f a i t h * i n * f i c t i o n: Day 1 of <i>Gilead</i>

f a i t h * i n * f i c t i o n

Monday, May 02, 2005

Day 1 of Gilead

I bought the new Bruce Springsteen Devil's and Dust CD today. Too new to comment on it, but can I just say it took a literal six minutes--360 stinking seconds--to get through all the packaging. Shrink-wrapping, a hard plastic sleeve, those impenetrable labels, and finally a little latch on the cover itself. May our radioactive waste be so well-protected.

Oh, Gilead? Yeah, I guess we'll spend some time on that, too. In fact, I think we'll spend a good amount of time--maybe two full weeks--partly because of some personal reasons but also because in reading it, I think we can see a kind of apotheosis to some of the things that those of us writing "Christian" fiction talk about and look toward.

So, if you've not read it, I think now's the time. Or the next two weeks are going to be boring.

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There's a reason I rarely like to give writers advice on a book idea, rather than on actual sample pages. The reason is that a great, or even good, writer can turn nearly any idea into something workable. The cliche, in outline form, becomes filled out and three-dimensional when given pages to blossom.

If Marilynne Robinson had turned in Gilead to me, for example, as a three-page synopsis I probably would have been mildly grumpy.

First, it's an epistolary novel. This form often turns out badly. Letters are not the same thing as a novel. How often do we put dialogue in our letters?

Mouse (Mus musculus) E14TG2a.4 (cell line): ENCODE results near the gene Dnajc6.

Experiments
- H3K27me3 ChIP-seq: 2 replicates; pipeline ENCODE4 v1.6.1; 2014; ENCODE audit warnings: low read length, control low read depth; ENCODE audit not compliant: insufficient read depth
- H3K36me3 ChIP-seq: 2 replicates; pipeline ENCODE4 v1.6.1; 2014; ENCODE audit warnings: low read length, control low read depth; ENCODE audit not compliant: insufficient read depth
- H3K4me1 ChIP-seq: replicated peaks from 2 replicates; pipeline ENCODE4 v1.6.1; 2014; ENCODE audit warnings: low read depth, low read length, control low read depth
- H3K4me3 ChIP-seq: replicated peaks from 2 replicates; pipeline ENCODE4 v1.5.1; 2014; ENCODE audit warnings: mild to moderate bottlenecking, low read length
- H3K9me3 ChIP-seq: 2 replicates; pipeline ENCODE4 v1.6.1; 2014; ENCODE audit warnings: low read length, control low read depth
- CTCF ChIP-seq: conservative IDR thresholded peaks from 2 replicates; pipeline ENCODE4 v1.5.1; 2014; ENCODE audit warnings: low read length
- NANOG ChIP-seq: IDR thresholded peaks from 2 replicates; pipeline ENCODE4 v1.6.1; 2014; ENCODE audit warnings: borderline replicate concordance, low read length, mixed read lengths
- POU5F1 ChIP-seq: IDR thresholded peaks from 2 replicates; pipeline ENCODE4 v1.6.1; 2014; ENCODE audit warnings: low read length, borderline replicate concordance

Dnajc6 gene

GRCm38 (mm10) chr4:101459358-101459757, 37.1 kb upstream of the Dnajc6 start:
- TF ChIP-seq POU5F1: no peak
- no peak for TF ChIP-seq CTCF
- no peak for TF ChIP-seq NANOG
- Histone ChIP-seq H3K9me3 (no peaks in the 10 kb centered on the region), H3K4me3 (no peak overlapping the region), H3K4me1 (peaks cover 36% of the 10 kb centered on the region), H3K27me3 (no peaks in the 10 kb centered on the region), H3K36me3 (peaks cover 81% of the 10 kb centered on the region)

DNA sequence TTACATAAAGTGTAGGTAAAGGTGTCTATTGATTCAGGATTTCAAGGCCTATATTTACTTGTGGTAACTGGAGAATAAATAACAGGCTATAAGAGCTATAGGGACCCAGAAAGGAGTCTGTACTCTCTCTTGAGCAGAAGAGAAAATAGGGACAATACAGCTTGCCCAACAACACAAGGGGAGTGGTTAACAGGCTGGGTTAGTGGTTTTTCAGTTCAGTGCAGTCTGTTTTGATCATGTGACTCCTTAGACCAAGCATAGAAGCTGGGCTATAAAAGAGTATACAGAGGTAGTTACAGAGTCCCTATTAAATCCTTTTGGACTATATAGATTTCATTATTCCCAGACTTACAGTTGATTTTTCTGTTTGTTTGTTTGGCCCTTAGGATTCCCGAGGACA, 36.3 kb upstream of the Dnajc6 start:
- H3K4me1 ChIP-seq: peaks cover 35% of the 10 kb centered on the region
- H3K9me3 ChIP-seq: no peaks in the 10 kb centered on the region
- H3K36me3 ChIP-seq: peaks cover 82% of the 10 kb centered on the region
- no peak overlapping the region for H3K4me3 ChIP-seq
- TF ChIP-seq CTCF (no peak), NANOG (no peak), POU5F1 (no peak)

Second, it's an epistolary novel written from the POV of a guy waiting to die for his young son who will grow up without a father. Very Lifetime channel.

Third, the guy waiting to die is a pastor. I see a lot of pastor stories and often they're simply an excuse to preach. So that's a red-flag.

Fourth, the pastor is a widower. And there's an entire graduate thesis waiting to be written about the number of widows and widowers in Christian fiction.

Fifth, there are deep, dark family secrets.

And sixth, it's set in Iowa. And Kansas. In a small town. Because apparently that's the only place people can have faith in our country anymore. Oh, and the town is called "Gilead" which is weighty and biblical. And also, the Civil War figures in, because that is one of only two historical events in US History worth writing about. (The other is WWII.)

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And yet.

And yet.

And that "yet" is what we'll spend the next nine days exploring. How did something that looks, well, so ordinary and overused become original and wonderful and moving? How can we learn, if not from Gilead itself, then at least from Marilynne Robinson's example in turning sow's ear into a purse.
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Go to Day 2 of our discussion of Gilead.